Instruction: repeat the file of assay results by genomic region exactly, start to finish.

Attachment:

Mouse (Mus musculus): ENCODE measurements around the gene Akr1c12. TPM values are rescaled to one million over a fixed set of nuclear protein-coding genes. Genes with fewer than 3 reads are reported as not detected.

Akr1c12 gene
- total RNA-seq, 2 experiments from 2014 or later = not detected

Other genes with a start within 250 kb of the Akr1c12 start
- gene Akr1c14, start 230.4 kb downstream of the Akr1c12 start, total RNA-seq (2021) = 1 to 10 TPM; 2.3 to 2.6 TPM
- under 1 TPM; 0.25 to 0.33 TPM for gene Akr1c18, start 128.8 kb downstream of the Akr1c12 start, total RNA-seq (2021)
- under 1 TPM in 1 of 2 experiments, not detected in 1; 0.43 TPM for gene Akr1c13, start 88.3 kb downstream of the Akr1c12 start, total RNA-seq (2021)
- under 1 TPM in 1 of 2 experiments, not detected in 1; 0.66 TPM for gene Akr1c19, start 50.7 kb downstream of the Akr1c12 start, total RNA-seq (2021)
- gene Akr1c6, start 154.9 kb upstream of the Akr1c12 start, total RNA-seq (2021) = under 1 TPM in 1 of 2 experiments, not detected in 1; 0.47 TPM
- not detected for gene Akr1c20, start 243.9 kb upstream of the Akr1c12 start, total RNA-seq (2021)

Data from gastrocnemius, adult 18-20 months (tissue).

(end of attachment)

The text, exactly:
Mouse (Mus musculus): ENCODE measurements around the gene Akr1c12. TPM values are rescaled to one million over a fixed set of nuclear protein-coding genes. Genes with fewer than 3 reads are reported as not detected.

Akr1c12 gene
- total RNA-seq, 2 experiments from 2014 or later = not detected

Other genes with a start within 250 kb of the Akr1c12 start
- gene Akr1c14, start 230.4 kb downstream of the Akr1c12 start, total RNA-seq (2021) = 1 to 10 TPM; 2.3 to 2.6 TPM
- under 1 TPM; 0.25 to 0.33 TPM for gene Akr1c18, start 128.8 kb downstream of the Akr1c12 start, total RNA-seq (2021)
- under 1 TPM in 1 of 2 experiments, not detected in 1; 0.43 TPM for gene Akr1c13, start 88.3 kb downstream of the Akr1c12 start, total RNA-seq (2021)
- under 1 TPM in 1 of 2 experiments, not detected in 1; 0.66 TPM for gene Akr1c19, start 50.7 kb downstream of the Akr1c12 start, total RNA-seq (2021)
- gene Akr1c6, start 154.9 kb upstream of the Akr1c12 start, total RNA-seq (2021) = under 1 TPM in 1 of 2 experiments, not detected in 1; 0.47 TPM
- not detected for gene Akr1c20, start 243.9 kb upstream of the Akr1c12 start, total RNA-seq (2021)

Data from gastrocnemius, adult 18-20 months (tissue).